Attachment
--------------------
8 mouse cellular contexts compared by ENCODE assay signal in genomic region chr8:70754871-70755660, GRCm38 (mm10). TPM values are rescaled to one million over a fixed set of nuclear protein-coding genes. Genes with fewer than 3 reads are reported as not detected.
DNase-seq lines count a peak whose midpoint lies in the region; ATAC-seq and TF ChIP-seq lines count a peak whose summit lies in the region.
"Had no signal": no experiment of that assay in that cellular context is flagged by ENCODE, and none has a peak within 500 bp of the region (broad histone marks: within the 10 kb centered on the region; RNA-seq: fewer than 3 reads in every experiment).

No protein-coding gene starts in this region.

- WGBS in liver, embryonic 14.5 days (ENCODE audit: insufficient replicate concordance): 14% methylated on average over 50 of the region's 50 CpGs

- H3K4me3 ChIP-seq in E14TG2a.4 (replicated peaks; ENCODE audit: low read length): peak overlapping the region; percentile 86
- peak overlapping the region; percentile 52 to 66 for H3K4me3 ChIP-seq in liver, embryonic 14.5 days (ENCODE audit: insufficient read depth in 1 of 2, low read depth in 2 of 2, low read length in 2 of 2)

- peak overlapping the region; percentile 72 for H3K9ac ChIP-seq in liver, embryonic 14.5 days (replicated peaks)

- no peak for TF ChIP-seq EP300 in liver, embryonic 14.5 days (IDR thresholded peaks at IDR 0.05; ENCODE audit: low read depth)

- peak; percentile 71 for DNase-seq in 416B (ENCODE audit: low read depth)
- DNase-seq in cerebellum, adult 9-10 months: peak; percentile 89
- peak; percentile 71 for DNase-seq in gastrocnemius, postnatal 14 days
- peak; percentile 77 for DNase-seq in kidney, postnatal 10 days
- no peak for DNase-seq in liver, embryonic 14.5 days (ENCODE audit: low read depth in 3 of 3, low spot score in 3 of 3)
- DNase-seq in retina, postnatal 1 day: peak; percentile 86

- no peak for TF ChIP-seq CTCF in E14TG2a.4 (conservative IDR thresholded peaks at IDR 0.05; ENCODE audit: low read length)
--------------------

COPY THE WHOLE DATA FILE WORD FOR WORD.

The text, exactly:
8 mouse cellular contexts compared by ENCODE assay signal in genomic region chr8:70754871-70755660, GRCm38 (mm10). TPM values are rescaled to one million over a fixed set of nuclear protein-coding genes. Genes with fewer than 3 reads are reported as not detected.
DNase-seq lines count a peak whose midpoint lies in the region; ATAC-seq and TF ChIP-seq lines count a peak whose summit lies in the region.
"Had no signal": no experiment of that assay in that cellular context is flagged by ENCODE, and none has a peak within 500 bp of the region (broad histone marks: within the 10 kb centered on the region; RNA-seq: fewer than 3 reads in every experiment).

No protein-coding gene starts in this region.

- WGBS in liver, embryonic 14.5 days (ENCODE audit: insufficient replicate concordance): 14% methylated on average over 50 of the region's 50 CpGs

- H3K4me3 ChIP-seq in E14TG2a.4 (replicated peaks; ENCODE audit: low read length): peak overlapping the region; percentile 86
- peak overlapping the region; percentile 52 to 66 for H3K4me3 ChIP-seq in liver, embryonic 14.5 days (ENCODE audit: insufficient read depth in 1 of 2, low read depth in 2 of 2, low read length in 2 of 2)

- peak overlapping the region; percentile 72 for H3K9ac ChIP-seq in liver, embryonic 14.5 days (replicated peaks)

- no peak for TF ChIP-seq EP300 in liver, embryonic 14.5 days (IDR thresholded peaks at IDR 0.05; ENCODE audit: low read depth)

- peak; percentile 71 for DNase-seq in 416B (ENCODE audit: low read depth)
- DNase-seq in cerebellum, adult 9-10 months: peak; percentile 89
- peak; percentile 71 for DNase-seq in gastrocnemius, postnatal 14 days
- peak; percentile 77 for DNase-seq in kidney, postnatal 10 days
- no peak for DNase-seq in liver, embryonic 14.5 days (ENCODE audit: low read depth in 3 of 3, low spot score in 3 of 3)
- DNase-seq in retina, postnatal 1 day: peak; percentile 86

- no peak for TF ChIP-seq CTCF in E14TG2a.4 (conservative IDR thresholded peaks at IDR 0.05; ENCODE audit: low read length)